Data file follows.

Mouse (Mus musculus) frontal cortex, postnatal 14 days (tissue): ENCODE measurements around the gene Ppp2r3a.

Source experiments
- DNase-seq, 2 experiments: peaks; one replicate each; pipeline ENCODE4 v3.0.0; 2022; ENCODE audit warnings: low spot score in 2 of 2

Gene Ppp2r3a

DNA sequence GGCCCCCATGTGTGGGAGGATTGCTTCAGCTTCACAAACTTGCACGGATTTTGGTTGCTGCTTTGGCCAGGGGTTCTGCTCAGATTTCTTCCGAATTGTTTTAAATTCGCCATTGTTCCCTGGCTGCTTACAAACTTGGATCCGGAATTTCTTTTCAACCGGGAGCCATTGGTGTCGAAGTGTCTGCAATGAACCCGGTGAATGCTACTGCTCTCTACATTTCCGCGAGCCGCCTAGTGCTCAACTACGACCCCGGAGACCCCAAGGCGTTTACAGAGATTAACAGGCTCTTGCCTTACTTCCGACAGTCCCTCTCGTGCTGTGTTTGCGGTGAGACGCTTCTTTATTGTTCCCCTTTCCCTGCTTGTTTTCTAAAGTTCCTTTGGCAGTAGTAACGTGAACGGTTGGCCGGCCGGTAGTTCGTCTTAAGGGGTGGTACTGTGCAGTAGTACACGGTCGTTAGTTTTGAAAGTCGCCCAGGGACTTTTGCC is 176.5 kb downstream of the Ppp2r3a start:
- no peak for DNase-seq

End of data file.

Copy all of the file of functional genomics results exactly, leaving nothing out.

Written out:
Mouse (Mus musculus) frontal cortex, postnatal 14 days (tissue): ENCODE measurements around the gene Ppp2r3a.

Source experiments
- DNase-seq, 2 experiments: peaks; one replicate each; pipeline ENCODE4 v3.0.0; 2022; ENCODE audit warnings: low spot score in 2 of 2

Gene Ppp2r3a

DNA sequence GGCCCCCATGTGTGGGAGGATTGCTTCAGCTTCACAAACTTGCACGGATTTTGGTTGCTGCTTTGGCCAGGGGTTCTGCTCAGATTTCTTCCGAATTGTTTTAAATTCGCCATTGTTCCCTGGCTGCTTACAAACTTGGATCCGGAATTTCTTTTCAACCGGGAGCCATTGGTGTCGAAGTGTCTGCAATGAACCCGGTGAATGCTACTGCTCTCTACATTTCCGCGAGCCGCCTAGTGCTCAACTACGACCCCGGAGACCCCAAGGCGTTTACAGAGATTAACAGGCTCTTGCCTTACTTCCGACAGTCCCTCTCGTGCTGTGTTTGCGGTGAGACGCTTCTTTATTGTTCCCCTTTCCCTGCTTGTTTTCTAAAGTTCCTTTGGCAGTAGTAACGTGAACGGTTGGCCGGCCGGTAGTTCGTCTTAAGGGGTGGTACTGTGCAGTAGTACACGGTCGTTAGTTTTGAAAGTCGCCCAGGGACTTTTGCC is 176.5 kb downstream of the Ppp2r3a start:
- no peak for DNase-seq